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Remembering Michele Murphy, CSJ

 St. Paul Province

Michele Murphy, CSJ

March 28, 1930 – December 2, 2022

Michele Murphy, CSJ was a gracious friend, wonderful teacher, and a woman of deep faith. She was born Dorothy Ann, in Grand Forks, North Dakota, on March 28, 1930, to Michael and Luella (Hutton) Murphy, and died peacefully at Carondelet Village in St. Paul, on December 2, 2022.

Sister Michele entered the community of the Sisters of St. Joseph in 1946 and in 1958 earned a B.A. in English and education from the College of St. Catherine, in St. Paul. Sister Michele was missioned to teach at many province schools including St. Patrick, St. Columba and Holy Spirit in St. Paul; St. Kevin and St. Charles Borromeo in Minneapolis; St. Raphael in Crystal; St. Michael in Grand Forks, North Dakota; St. Mary and St. Aloysius in Olivia; Holy Redeemer in Marshall; and John Ireland in St. Peter. Michele had a deep love for each of her students, and after 36 years of teaching, she longed to pass on the benefit of her experiences to those who followed her. In 1986 she founded Project One-Fifty, where she designed creative teaching materials to aid elementary, special education and home-schooling educators. She described this work as “teachers helping teachers,” and for 16 years Michele, along with other sister colleagues, would offer workshops and provide these materials to teachers all across Minnesota.

Those who knew Sister Michele will miss her generous heart and wonderfully dry sense of humor. She is preceded in death by her parents; sister Mary Zubrod; brother Frank Murphy and is survived by many nieces and nephews; grandnieces and nephews; dear friends; and the Sisters of St. Joseph of Carondelet and Consociates.

A Mass of Christian Burial will be celebrated on Tuesday, December 20, 2022, at 11:00 AM, in Our Lady of the Presentation Chapel, 1884 Randolph Avenue, St. Paul, with burial following at Resurrection Cemetery in Mendota Heights. Memorials preferred to the Sisters of St. Joseph Ministries Foundation.

Dear Sister Michele, rest in love and peace.

The following autobiography was written by Sister Michele

It was in the original St. Michael’s Hospital in Grand Forks, North Dakota, that Dorothy Ann, daughter of Mike Murphy and Luella Hutton Murphy, was born on March 28, 1930. She was the oldest child in a family of three, followed by her sister Mary, and in 1941 by her brother Francis.

As the firstborn child, Dorothy frequently played by herself, making up games or acting out “plays” about characters both real and imagined. Mary could be persuaded to play a part if the audience bought enough one-cent tickets. The most famous, in family history, of these productions was titled “A Hot Day Picking Onions.” Some critics, including Mary, have hinted that this play was too long and may have lacked depth of plot and character. However, local farm audiences always gave rave reviews, along with financial support, buying up all of the hand-printed penny tickets and clapping loudly for each encore. One summer, a tent was pitched in the spacious backyard near the gardens and a real outdoor stage was built by placing sturdy bridge planks across two sawhorses, thus setting the stage for endless hours of creativity.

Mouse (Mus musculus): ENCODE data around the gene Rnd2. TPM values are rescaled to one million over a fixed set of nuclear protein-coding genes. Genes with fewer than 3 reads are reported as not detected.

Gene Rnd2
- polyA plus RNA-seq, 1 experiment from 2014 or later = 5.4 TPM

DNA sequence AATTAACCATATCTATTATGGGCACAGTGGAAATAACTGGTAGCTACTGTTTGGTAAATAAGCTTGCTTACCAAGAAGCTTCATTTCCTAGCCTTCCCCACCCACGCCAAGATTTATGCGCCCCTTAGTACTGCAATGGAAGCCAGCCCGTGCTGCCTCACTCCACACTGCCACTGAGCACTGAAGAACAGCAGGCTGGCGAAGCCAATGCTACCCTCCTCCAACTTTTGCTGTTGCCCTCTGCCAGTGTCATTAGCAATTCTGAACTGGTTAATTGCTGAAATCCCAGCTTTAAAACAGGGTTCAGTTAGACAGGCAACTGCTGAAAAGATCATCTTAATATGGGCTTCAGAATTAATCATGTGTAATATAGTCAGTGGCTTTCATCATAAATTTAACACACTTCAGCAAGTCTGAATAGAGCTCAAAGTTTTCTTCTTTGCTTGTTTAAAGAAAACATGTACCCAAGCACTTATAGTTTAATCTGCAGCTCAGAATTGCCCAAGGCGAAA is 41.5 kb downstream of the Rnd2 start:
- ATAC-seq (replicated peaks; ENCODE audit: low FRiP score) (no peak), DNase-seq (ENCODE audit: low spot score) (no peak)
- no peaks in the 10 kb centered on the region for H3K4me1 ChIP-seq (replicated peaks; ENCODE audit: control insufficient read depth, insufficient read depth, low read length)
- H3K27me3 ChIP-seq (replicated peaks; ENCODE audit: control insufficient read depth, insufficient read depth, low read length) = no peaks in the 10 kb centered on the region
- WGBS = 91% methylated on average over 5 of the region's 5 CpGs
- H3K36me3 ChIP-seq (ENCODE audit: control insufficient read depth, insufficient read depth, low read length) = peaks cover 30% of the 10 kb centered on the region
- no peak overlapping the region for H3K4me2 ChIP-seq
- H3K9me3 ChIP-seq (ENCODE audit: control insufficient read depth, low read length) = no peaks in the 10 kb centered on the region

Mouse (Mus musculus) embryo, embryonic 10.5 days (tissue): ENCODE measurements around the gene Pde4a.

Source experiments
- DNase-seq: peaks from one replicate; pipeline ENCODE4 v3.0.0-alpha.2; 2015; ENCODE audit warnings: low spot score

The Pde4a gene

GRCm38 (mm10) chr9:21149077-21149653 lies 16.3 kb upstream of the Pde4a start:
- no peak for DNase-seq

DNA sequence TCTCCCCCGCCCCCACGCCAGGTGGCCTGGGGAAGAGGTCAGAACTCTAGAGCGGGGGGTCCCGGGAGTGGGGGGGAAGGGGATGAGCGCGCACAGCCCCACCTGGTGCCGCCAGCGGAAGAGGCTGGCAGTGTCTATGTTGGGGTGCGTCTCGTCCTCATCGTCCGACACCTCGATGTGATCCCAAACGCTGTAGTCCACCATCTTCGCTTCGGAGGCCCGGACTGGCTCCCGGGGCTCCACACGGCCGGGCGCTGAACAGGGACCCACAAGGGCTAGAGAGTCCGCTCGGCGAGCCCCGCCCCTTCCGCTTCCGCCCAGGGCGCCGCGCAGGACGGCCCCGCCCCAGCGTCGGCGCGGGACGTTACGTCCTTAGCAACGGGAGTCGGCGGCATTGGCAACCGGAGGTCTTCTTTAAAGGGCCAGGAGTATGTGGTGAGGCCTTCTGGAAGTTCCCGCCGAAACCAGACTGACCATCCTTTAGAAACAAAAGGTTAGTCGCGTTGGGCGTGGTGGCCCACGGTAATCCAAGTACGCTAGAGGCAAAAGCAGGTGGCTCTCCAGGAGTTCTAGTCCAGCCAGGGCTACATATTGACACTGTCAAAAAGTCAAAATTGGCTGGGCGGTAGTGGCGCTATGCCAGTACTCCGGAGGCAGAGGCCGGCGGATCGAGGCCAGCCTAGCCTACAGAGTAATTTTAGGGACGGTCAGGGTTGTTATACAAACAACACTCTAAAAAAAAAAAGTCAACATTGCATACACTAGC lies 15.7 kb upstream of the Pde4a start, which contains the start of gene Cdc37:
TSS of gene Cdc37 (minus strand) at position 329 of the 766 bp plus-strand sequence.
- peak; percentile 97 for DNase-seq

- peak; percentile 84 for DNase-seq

Home visits from aunts, Sisters Catherine Elise, CSJ and Myra Louise, CSJ, provided more grounds for play-acting, as well as an introduction to the Sisters of St. Joseph. A third aunt, Sister Rose Clare joined the community in 1943.

Admiration of the sisters grew over the years of attendance at religion classes taught by the Sisters of St. Joseph from St. Mary’s School in Grand Forks. St. Timothy’s Church at Manvel was a mission church of St. Mary’s. The sisters rode with the priest each Sunday and so were present for the lengthy services: sonfessions, Mass, a long sermon and litanies and devotions after Mass, according to the season. Sometimes the blessing of the seeds, a baptism or blessing of religious articles followed. All of these farmers had done two or three hours of farm chores before coming to church, and anyone who wanted to receive Communion had been fasting since midnight.) After all this, the priest went off to meet with the trustees, and the sisters and school-age children gathered for an hour or so of class. The children’s hearts were enthralled by Sisters Consolata, St. Leo, Martha Louise and others.